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April 30, 2013 / ljbradburn-Smith

When I was a young warthog

It might not surprise you that I have pretty much always loved books, it was definitely before I grew hair anyway (which would have been much more impressive if I hadn’t been bald until I was 3 ;-))

So here are my Top 11 (I just couldn’t whittle it down anymore!) favourite books/series growing up.

1. Harry Potter by J.K Rowling – I first read the Philosopher’s Stone when I was 13 and have never looked back. They are still my favourite books of all time, in case you didn’t read that properly I said OF ALL TIME. Dedicated I am, sophisticated I am not 😉

2. Malory Towers by Enid Blyton – Boarding school for girls. Even though I really don’t think boarding school would have been for me, this world fascinated me, particularly the lacrosse matches, pranks and the midnight feasts – condensed milk and sardines! yum?

3. The Tulip Touch by Anne Fine – Creepy and memorable. When Natalie moves house she befriends the Tulip, a mysterious and disturbed child. She soon becomes entangled in Tulip’s web of manipulation and finds herself the unwilling half of a dangerous and obsessive friendship. This books challenges our perceptions of both good versus evil and nature versus nurture. Apparently I found this book so interesting that I leant it out as my best friend has just told me that she saw it, after all these years, a few months ago, around her mum’s house.

4. The Mennyms by Slyvia Waugh – I wasn’t ever very in to dolls, when I was younger, my brother played with my Barbies more than I did and he was the one that cried was sad when my mum gave them away (sorry to name and shame Ruaidhri) but even I couldn’t pretend I wasn’t interested in living, life-size dolls who secretly live alongside humans. This book made me look at my neighbours in a whole new light.

5. The Twins at St Clare’s by Enid Blyton – another boarding school book, this time with stuck up twins. Anyone would think that I couldn’t wait to get away from home (which is laughably far from the truth) but I just liked to feel part of the comradery that existed at Blyton’s fictional schools.

6. The Wreck of the Zanzibar by Michael Morpogo – Winner of England’s Whitbread Prize, in 1995, this is a brilliant book that I vividly remember reading on the window seat of a beautiful villa that my family rented in France one year. (Free tip: Morpogo’s alliterative name is also a handy one for the celebrity name game.)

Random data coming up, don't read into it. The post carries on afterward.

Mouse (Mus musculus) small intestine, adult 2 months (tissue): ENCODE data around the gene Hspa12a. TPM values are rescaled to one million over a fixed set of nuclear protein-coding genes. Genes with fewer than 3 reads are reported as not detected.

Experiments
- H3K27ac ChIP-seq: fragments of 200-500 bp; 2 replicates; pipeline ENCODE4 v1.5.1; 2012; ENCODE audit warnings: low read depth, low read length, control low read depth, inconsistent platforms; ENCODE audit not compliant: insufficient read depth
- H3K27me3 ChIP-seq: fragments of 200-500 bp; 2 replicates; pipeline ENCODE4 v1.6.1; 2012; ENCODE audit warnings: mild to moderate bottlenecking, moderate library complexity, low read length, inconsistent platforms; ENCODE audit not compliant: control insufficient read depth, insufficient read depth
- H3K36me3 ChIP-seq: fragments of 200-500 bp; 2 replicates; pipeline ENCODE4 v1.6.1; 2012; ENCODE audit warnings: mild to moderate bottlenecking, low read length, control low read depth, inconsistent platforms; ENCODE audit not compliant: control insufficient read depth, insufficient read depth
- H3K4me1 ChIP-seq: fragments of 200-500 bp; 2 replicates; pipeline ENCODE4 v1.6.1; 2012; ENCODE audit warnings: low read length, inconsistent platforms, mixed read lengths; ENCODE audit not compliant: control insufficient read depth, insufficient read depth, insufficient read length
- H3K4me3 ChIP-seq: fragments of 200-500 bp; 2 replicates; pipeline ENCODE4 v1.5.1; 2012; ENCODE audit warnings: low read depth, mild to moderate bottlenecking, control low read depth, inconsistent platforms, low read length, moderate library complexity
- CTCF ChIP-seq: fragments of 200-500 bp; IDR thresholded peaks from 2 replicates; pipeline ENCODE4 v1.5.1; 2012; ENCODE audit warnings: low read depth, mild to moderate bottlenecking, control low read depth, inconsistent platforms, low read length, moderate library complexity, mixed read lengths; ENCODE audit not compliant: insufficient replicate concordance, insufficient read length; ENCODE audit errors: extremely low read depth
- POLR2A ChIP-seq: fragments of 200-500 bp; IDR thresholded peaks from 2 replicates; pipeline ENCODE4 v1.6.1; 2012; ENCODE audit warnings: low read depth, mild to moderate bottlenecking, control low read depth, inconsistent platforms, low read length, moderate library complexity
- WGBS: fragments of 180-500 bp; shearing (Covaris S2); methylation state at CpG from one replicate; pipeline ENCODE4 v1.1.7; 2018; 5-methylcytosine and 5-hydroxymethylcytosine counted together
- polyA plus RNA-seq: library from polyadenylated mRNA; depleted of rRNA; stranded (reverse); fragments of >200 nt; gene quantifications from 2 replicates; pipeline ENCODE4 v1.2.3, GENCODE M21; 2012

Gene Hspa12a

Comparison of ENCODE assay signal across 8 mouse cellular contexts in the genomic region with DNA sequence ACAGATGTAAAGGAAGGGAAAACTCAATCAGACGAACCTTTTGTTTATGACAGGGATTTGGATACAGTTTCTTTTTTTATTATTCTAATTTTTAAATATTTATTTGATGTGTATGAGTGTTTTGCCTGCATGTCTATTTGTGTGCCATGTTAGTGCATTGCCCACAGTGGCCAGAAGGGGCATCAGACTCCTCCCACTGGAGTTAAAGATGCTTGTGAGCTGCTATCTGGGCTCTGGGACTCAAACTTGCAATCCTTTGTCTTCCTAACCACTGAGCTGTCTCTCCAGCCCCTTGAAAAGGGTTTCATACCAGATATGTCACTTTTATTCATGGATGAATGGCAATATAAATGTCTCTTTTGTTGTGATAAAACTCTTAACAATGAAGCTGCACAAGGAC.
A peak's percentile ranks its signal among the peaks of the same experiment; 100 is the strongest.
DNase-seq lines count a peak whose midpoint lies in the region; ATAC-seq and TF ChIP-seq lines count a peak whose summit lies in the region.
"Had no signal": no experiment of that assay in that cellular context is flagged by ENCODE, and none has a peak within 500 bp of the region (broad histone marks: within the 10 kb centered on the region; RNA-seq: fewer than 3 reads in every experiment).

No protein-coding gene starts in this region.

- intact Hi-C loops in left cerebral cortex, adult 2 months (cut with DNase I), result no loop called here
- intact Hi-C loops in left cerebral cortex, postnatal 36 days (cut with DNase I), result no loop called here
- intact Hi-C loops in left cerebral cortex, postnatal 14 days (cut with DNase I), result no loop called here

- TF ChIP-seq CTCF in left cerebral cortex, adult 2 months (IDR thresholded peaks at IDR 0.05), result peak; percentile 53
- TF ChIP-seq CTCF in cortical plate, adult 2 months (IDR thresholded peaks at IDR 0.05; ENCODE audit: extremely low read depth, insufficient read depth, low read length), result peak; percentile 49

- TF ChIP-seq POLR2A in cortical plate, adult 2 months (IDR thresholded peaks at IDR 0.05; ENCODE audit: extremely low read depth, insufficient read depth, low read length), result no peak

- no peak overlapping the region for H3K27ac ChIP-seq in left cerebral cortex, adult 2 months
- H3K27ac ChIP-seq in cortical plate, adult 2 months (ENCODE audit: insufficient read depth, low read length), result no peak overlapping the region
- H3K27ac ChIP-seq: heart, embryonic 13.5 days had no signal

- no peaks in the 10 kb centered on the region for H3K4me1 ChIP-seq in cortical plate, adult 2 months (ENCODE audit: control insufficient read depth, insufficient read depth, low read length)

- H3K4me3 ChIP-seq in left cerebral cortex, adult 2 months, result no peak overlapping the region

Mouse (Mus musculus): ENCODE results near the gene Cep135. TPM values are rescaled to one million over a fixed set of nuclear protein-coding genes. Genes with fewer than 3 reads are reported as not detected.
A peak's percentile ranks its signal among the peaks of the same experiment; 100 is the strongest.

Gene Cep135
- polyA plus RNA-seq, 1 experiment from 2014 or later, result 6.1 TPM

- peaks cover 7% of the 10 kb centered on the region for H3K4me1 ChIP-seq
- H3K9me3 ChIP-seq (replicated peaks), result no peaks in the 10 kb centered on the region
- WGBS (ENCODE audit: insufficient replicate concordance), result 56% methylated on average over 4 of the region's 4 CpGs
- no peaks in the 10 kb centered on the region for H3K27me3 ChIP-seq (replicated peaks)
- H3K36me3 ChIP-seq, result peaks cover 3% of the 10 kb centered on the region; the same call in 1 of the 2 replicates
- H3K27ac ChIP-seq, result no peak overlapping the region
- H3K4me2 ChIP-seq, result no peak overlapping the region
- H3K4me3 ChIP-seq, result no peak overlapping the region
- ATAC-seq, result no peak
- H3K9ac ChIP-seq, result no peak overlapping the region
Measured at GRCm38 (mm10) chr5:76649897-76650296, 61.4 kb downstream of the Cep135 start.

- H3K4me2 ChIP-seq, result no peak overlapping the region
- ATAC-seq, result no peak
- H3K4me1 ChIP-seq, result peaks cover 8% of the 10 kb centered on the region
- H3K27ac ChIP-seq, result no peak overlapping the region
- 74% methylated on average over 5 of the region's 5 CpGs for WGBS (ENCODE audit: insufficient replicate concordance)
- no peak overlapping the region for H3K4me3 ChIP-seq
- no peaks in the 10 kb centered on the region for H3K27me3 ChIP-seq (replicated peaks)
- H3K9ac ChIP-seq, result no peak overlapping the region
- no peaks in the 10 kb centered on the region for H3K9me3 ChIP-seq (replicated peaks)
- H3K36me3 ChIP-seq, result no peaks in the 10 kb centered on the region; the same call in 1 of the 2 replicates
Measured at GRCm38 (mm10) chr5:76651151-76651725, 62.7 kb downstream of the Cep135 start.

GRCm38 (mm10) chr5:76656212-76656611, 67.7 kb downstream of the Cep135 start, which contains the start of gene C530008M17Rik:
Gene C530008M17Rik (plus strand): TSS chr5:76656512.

7. Stargirl by Jerry Spinelli – The wonderfully unique Stargirl takes her new school by storm. Every girl wants to be her and Leo wants to be with her. She captures the imagination of her peers through her unconventional behaviour and her refusal to be embarrassed for being herself. However, her popularity doesn’t last and she soon becomes disliked for the very things that made her so loved in the first place.

8. The Silver Crown by Robert O’Brien – I adore this book. It is one that I think about at various times in my life, even though I read it years ago now. The book about Ellen who finds a silver crown on her pillow and later returns home to find her family gone ignited my young, vivid imagination and sucked me in to the strange, mysterious journey with a constant threat.

9. His Dark Materials by Philip Pullman – Still a favourite, I recently bought them for Ben for Christmas so that I he could reread them. Beautiful, sereal and dark they follow Lyra and her dæmon Pantalaimon to places that are beyond our wildest dreams. Philip Pullman is a true genius!

10. Old Magic by Marianne Curley – Another young teen novel that fed my mystical, magical obsession fascination. The new student at Kate’s school (I have just realised how many books start that way!), Jarrod, fascinates her. She realises long before he does that Jarrod has special powers and must learn to harness them. Magic, teenage love and time travel- Winning!

11. Are you there God? It’s Me Margaret by Judy Blume – Coming of age story – everything a girl needs to know from periods to religion.

p.s in case you hadn’t already guessed from the title I also liked the Lion King rather a lot!

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4 Comments

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  1. SandySays1 / Apr 30 2013 9:14 pm

    A great selection – know 7 of them – but…How about adding Judy’s Journey, The Lion’s Paw, and Tom Sawyer. Each of those tell a youngster a lot about human interaction and realities young humans face.

    • ljbradburn / May 2 2013 12:16 pm

      Thanks 🙂 I am ashamed to say that have only read Tom Sawyer out of those three, looks like i’ve got some reading to catch up on 😉 Thanks for your suggestions 🙂

  2. fallingthroughtheworld / May 1 2013 12:55 pm

    Can’t believe you were still a child when Harry Potter came out – I feel so old 😉 Love the list. Philip Pullman is ace. My childhood fave was Homecoming by Cynthia Voight. It’s a bit dated now but still a wonderful read!

  3. ljbradburn / May 2 2013 12:18 pm

    Thanks very much 🙂 It’s amazing how many books from childhood have really stuck with me when I think about it, I could have gone on and on! I haven’t read that, what was it about? Also can’t believe I have missed out the Narnia books! edit edit edit 😉 x

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